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Places to Stay the Night [Paperback]

Ann Hood


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Product details

  • Paperback: 275 pages
  • Publisher: Bantam USA; Reprint edition (Sep 1994)
  • Language: English
  • ISBN-10: 055337379X
  • ISBN-13: 978-0553373790
  • Product Dimensions: 19.3 x 13.2 x 2.3 cm
  • Amazon Bestsellers Rank: 2,448,645 in Books (See Top 100 in Books)

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Product Description

Synopsis

While dissatisfied Libby Harper abandons her husband, her two children, and the town of Holly for something better, frenetic New Yorker Renata Handy returns to Holly to heal her ill child.

Customer Reviews

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Most Helpful Customer Reviews on Amazon.com (beta)
Amazon.com: 3.7 out of 5 stars  6 reviews
3 of 3 people found the following review helpful
5.0 out of 5 stars Excellent! 12 Feb 2001
By gloria - Published on Amazon.com
Format:Paperback
Places To Stay The Night is the story of the several residents of a small town in Massachusetts. Renata, who escaped her small town for New York just after high school, returns to her hometown in search of a miracle cure (in the form of clean air and quiet living) for her terminally ill child. The reader is introduced to Renata's former school mates, none of which have faired any better than Renata. The story was written with such insight and compassion. I recommend it highly!
1 of 1 people found the following review helpful
4.0 out of 5 stars Engaging 2 Dec 2010
By PWJ - Published on Amazon.com
Format:Paperback
This is my first Ann Hood novel, and I thoroughly enjoyed it. The story has enough plot to move you along, but her strength, I think, is in her characterizations. She seems to be able to see through many eyes, giving the novel many protagonists. So often I hear readers complain that they didn't like a book because they "just didn't care about the characters." Hood's characters are likeable, maybe especially so since they are presented in such a balanced, realistic way. There's nothing profound in her writing, but there is much that feels wise.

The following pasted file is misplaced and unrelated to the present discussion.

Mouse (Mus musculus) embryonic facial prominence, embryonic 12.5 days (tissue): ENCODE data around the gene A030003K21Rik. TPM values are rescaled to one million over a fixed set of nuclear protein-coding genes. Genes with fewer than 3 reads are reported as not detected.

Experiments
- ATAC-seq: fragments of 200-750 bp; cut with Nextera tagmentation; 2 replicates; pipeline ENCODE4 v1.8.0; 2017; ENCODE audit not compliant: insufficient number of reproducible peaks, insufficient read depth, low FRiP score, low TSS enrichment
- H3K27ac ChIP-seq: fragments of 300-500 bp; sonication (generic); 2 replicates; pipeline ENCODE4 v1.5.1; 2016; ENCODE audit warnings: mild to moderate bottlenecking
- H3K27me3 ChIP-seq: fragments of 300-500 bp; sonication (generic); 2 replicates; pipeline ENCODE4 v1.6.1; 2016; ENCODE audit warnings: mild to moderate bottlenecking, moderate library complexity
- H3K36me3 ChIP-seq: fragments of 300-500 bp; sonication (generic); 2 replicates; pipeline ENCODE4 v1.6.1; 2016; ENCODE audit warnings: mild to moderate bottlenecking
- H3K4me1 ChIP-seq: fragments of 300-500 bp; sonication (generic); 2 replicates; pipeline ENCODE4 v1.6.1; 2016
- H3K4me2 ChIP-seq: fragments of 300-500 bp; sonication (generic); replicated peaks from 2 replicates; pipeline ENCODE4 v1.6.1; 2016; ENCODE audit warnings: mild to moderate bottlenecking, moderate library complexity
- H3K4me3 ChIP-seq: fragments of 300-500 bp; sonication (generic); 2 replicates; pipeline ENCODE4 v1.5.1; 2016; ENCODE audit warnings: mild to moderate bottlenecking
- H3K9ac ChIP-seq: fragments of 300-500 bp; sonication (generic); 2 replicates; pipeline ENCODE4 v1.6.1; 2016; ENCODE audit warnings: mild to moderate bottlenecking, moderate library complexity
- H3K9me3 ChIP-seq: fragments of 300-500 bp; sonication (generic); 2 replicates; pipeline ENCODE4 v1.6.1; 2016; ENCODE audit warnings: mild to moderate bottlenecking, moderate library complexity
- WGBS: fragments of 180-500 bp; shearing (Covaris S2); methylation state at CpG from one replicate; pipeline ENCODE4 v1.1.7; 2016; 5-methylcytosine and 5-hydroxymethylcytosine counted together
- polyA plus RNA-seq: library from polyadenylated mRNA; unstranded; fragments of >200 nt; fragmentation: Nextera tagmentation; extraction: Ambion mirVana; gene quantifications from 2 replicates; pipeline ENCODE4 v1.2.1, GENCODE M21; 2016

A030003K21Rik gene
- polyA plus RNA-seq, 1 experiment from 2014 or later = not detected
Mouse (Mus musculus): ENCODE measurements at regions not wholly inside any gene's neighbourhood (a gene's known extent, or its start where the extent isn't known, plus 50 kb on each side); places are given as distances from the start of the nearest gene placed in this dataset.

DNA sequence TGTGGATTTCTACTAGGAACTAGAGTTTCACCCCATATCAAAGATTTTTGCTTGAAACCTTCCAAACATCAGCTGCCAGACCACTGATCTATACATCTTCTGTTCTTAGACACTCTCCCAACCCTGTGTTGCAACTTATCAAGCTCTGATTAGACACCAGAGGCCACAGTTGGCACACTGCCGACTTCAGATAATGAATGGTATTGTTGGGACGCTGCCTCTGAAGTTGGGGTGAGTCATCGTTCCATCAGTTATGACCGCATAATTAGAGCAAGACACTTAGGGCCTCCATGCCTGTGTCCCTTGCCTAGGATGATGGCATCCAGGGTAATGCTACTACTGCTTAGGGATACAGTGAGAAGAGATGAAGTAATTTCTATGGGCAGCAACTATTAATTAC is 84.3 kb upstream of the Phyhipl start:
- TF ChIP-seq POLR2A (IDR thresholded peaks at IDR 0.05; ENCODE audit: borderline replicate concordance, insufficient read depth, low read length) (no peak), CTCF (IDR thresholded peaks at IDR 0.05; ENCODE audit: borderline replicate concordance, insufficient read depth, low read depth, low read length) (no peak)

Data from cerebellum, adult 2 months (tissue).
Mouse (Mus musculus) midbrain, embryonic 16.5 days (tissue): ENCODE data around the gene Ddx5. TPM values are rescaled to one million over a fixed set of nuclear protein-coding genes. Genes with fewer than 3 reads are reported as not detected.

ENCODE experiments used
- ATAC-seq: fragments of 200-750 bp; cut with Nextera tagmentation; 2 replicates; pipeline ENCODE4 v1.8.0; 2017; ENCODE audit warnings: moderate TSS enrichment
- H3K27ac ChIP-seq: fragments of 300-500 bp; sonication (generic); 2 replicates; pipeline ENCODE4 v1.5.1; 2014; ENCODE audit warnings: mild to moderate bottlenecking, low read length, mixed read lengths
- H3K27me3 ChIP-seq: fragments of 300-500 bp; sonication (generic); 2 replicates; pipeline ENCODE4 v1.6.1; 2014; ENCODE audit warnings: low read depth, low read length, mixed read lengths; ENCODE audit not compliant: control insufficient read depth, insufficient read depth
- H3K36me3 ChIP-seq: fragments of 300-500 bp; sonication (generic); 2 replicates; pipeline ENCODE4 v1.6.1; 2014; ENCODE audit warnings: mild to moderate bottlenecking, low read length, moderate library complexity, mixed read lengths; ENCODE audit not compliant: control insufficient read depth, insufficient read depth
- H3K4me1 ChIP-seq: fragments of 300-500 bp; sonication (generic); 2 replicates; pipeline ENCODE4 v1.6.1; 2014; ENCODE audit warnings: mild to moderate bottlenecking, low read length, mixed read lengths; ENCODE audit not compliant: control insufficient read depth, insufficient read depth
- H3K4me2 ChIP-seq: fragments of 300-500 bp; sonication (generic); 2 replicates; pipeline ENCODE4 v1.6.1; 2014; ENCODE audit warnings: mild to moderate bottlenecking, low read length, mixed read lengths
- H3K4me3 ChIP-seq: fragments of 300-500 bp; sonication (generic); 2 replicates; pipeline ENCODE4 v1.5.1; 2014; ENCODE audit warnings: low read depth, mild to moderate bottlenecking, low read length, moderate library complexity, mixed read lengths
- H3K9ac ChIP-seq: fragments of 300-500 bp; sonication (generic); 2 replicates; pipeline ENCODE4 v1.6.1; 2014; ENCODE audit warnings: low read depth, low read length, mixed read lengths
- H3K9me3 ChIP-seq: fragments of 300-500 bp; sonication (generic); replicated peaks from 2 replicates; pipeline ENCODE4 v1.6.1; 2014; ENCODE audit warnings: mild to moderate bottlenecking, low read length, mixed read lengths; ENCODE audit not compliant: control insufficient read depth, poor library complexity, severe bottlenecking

I'll read more of her novels after this one.
1 of 1 people found the following review helpful
5.0 out of 5 stars Grittily Realistic 15 Dec 2007
By Yiayia Janet - Published on Amazon.com
Format:Paperback
I thoroughly enjoyed this book. The character development rang true to me. Having worked in a high school and seen how cliques operate I thought Hood's characters were true to form. This is not a book for those who enjoy glitter and glitz. If you enjoy reading about real people and their behavior I believe you will like this book.
3.0 out of 5 stars Ann Hood's Fifth Book 12 April 2013
By Martha Reynolds - Published on Amazon.com
Format:Paperback|Verified Purchase
Not my favorite. Billed as her "big book" and a "breakthrough," I found some of it difficult to get through. While Hood always tells a good story, I just found this one to be not as engaging as some of her others. The character of Renata Handy was the most sympathetic, in my opinion, but I didn't really like the others.
3.0 out of 5 stars Sad and angry 5 Aug 2012
By Amazon Customer - Published on Amazon.com
Format:Paperback
This novel left me sad and angry. As the publishers weekly review reports, the author's messages are garbled, no doubt because she hadn't thought them through. The characterizations are at times brilliant; consider the lovely ordinary good looking rural hick jock hero Tom Harper, "Harp" who loves maps, travels the world and returns home once he understands how all the dots are connected by lines. Or his narcissistic ice queen of a wife, Libby, who also loves maps, but for just the opposite reason - that they point to other places and the lines take her from where she is to them: anywhere but here. But the novel fails its primary test: everyone comes up against challenges, no one learns anything. Why does the castrated Tom takes his ice-queen wife back after she has neglected the children throughout their lives and then abandoned them - so that they can move into a ticky tock little condo with wall to wall carpeting at the edge of their nowhere town? He was the one with the vision of the real house, the real family. This novel presents a cynical take on the "reality" of interpersonal life. And as other reviewers have noted, there is simply too much sex - everyone is screwing around like bunnies, and whether good or bad, it don't mean a thing even when it does have that swing.
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